The Languages of Life

I recently took one of those tests which tells you which “intelligences” you possess, whether you are good at math, interacting with others, writing, music, or a host of other things. One, which had just been included but, the testmaker said, may or may not be an “intelligence,” was “nature.”

To me, nature isn’t an “ability,” but a language. I walk into a forest or look up at the sky, and I experience a poem or symphony or insight. I scored high on “nature” but low on “music,” which surprised me because I have always loved music. Someone else who took the test scored very low on “nature” but high on “music” even though he has spoken eloquently about the beauty of landscapes.

What this made me realize is that our world is full of many different kinds of languages and some we understand while others we simply do not. The musician who also took the test hears a song and it mostly likely, to him, has many layers of meaning, opens up new emotions and ideas, expresses that which can only be understood through music. I think that I, who do not really speak the language of music, do not comprehend what he and others who know this language well hear. I may enjoy music, but others perceive aspects of music that I simply do not. Maybe I could, now that I understand that it is a language, learn that language, too.

Anything that expresses truth to you is a language. I know people who look at a mathematical equation and see their Creator and others who can talk to someone for two minutes and know them thoroughly just based on body language, attitude, word choice or whatever (personal interaction isn’t one of my best languages, so I don’t know what else that language includes).

I like the idea of viewing what might be thought of as “abilities” as “languages” because that perspective celebrates the interactions and connections we have with our universe. We aren’t just skilled at teasing out the strands of harmony, but we are conversing with music. We don’t just have the ability to identify different species during a walk in a meadow, but we are walking with the meadow and listening to what it is saying to us.

I wonder if use of this word “intelligences” rather than “languages” comes from our culture’s emphasis on individual ability to produce rather than the capacity to understand and connect. Maybe it reflects how our culture grades people on how they do on tests and other so-called objective measures rather than who they are as human beings, how we value production of commodities over relationship, how we find it easier to judge rather than reach out. Maybe if we thought in terms of the universe being made up of many languages, we might view the world and our place in it a bit differently.

When two people speak different languages, it doesn’t mean that they will necessarily misunderstand each other, but that they can open up whole new worlds for one another. When the musician sings, I get a glimpse of what he hears when he listens to music, something that is a precious gift. I like to think that one of my descriptions of watching snow fall would offer him a small insight into what I experience, too.

Recognizing the “languages” that we speak and others don’t can also help us communicate with one another and help each other better understand what we are trying to say. I know that I will make a special effort to “translate” experiences more when I am writing or speaking with people who may not speak the “languages” I do.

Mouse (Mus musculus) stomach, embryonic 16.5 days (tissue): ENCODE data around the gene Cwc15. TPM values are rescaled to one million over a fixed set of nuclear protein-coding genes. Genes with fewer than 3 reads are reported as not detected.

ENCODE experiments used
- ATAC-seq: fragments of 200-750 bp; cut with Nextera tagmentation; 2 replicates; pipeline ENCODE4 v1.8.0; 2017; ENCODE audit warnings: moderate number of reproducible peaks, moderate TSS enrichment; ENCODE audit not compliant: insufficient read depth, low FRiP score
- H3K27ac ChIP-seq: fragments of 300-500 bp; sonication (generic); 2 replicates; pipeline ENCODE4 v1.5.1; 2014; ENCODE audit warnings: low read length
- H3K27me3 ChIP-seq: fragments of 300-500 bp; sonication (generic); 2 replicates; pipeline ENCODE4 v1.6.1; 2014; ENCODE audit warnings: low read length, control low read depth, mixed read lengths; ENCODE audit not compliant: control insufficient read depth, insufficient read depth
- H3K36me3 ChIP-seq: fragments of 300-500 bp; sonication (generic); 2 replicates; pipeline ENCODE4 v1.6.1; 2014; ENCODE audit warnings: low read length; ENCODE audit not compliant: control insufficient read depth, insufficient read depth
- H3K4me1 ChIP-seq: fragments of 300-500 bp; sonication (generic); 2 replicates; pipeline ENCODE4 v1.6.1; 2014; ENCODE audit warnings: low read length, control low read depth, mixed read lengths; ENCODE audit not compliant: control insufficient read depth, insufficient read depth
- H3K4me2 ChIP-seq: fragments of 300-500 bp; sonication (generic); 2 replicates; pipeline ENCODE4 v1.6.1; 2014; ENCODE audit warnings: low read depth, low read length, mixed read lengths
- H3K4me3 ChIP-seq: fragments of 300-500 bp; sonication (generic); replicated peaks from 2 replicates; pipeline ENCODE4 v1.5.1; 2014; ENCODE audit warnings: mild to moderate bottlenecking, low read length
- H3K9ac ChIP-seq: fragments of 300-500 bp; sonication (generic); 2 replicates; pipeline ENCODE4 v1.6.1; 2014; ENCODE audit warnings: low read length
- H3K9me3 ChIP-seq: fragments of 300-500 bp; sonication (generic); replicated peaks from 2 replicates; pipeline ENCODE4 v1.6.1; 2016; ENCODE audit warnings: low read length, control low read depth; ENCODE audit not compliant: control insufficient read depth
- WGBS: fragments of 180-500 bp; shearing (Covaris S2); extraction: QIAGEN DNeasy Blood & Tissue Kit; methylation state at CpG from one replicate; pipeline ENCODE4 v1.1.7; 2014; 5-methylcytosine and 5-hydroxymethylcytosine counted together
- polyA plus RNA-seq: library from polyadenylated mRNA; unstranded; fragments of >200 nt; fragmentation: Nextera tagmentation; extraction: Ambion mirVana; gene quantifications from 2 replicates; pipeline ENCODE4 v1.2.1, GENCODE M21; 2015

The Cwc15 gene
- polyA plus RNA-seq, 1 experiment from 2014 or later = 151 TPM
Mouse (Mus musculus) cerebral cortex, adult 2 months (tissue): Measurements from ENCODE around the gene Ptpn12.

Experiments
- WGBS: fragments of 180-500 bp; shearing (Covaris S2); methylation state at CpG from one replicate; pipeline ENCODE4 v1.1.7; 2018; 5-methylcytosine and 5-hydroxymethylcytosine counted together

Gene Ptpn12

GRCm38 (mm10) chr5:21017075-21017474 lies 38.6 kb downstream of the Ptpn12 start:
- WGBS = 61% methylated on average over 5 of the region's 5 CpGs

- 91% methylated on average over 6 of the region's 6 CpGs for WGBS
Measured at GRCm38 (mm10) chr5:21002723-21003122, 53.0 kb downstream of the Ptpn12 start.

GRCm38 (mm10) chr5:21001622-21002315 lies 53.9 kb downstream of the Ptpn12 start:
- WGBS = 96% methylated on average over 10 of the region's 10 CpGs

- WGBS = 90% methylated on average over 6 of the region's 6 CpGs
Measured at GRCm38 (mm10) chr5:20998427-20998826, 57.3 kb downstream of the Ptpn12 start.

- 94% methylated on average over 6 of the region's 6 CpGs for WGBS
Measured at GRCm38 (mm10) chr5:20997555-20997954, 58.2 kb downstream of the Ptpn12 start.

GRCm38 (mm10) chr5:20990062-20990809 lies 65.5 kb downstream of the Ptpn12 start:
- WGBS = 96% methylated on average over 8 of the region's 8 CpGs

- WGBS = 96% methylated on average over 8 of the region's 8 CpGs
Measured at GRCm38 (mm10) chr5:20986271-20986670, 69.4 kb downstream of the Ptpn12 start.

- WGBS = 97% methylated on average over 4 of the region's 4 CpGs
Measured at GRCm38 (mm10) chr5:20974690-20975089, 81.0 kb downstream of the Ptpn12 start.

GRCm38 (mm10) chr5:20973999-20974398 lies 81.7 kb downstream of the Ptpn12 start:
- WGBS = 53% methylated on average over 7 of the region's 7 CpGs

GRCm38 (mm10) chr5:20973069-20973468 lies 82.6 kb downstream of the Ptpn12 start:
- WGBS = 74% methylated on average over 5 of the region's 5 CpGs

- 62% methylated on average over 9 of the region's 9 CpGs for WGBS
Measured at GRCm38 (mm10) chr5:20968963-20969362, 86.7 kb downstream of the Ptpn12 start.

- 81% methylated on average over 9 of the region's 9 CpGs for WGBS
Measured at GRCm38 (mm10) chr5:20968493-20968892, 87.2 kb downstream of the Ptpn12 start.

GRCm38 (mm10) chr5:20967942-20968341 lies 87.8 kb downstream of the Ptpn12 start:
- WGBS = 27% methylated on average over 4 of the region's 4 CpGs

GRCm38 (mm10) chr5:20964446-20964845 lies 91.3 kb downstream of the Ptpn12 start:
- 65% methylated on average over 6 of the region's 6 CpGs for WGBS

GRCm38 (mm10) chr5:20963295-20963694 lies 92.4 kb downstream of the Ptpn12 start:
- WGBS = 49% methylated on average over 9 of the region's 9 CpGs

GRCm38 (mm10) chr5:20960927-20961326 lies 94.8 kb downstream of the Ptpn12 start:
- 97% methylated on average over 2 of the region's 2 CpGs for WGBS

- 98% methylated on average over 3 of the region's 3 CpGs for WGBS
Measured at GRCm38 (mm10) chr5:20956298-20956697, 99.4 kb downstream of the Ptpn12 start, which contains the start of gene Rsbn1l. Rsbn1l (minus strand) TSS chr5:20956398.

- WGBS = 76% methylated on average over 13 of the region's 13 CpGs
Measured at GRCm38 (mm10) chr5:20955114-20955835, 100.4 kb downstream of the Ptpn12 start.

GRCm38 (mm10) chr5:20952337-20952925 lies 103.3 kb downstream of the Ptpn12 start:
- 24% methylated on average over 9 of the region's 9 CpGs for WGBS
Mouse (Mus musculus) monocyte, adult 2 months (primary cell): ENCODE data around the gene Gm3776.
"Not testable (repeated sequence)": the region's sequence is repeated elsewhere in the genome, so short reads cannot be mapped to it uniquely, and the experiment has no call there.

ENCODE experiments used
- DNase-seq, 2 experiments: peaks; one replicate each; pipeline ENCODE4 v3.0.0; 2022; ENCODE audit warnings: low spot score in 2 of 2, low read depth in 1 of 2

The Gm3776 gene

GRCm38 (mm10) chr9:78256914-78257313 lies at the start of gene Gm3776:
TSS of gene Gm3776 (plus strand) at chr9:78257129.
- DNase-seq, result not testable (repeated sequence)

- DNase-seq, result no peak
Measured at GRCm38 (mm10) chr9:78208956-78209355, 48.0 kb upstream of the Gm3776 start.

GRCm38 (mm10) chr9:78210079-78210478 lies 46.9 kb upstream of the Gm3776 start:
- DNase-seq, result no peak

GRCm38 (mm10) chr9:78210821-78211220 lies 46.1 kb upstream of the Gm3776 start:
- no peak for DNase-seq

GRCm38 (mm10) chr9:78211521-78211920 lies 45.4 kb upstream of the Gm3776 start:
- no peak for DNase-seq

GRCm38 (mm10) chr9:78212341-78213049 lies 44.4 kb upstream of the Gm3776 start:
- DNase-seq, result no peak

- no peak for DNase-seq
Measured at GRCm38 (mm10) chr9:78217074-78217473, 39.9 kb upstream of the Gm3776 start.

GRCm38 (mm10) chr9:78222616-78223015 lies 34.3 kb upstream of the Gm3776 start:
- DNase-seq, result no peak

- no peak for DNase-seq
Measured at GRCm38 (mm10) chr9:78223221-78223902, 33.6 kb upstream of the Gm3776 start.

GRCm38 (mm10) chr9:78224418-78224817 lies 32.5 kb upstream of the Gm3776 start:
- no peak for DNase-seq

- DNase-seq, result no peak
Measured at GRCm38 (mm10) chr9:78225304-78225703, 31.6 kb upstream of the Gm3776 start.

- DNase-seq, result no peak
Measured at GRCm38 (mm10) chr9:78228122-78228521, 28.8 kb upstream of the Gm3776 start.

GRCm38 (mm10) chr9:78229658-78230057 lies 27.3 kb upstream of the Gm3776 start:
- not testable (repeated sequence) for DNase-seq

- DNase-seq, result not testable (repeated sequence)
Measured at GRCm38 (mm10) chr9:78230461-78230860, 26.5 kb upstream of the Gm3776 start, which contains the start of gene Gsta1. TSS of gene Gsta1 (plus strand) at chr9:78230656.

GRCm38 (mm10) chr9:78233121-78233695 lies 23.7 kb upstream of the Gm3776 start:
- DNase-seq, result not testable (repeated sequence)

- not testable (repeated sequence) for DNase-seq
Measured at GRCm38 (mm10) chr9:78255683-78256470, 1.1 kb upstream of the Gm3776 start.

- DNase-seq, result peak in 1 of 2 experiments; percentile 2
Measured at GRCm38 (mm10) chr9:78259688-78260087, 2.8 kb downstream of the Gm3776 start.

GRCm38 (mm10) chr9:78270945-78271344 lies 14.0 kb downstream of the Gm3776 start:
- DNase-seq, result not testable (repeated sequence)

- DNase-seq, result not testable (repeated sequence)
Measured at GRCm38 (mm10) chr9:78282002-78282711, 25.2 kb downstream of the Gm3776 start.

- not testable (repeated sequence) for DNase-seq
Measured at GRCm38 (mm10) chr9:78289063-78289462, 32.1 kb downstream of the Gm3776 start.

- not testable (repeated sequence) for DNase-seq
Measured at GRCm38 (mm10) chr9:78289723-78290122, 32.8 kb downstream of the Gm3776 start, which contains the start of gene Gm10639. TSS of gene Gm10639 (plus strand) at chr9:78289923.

I also think of the many languages spoken over the centuries frequently by women that have been lost. The language of healing herbs, of the women’s arts that are no longer widely practiced, of traditions related to women that are no longer observed or remembered – what did these languages once express that we may never experience again?

I also wonder if many “languages” are not given their due because they are commonly associated with women’s tasks and lives. I think of a friend who can pack an entire life philosophy about finding joy in everyday pleasures amidst tragedy into one bowl of pasta. What other aspects of our lives would we dive into with gusto and learn from if we only saw them for the meaningful “languages” they are?

We are at a time in history when communicating not only with each other, but with the world we all inhabit, is essential. We must take the time to listen to all that we can, even that which speaks in languages we may not understand as well. As in so many things, we are on this planet to work together, and remembering and honoring our many languages is one tool to use as we hopefully progress towards a more peaceful, sustainable, happy global existence.

By Carolyn Lee Boyd

Carolyn Lee Boyd is a writer, drummer, and herb and native plant gardener who lives in New England. Her essays, short stories, memoirs, reviews, and poetry have been published in, among others, Sagewoman, Feminism and Religion, Return to Mago E-Zine, The Goddess Pages, Matrifocus, and The Beltane Papers, and various anthologies. Her work focuses on spirituality in everyday life and encouraging new ways to better live in local and global community by seeking guidance in traditional myths, stories, and practices and creating new myths and stories to find our way to a more peaceful, just, and sustainable future.

1 comment

  1. This is so very relevant to all of us. Finding a common ‘language’ – whether it’s with our partner, or our community, or the country next door – is key to achieving harmony and peace.

    Thank you so much, Grace! Language really does shape our worldview, and sharing it is like sharing something deep in ourselves. It was great to see you here!

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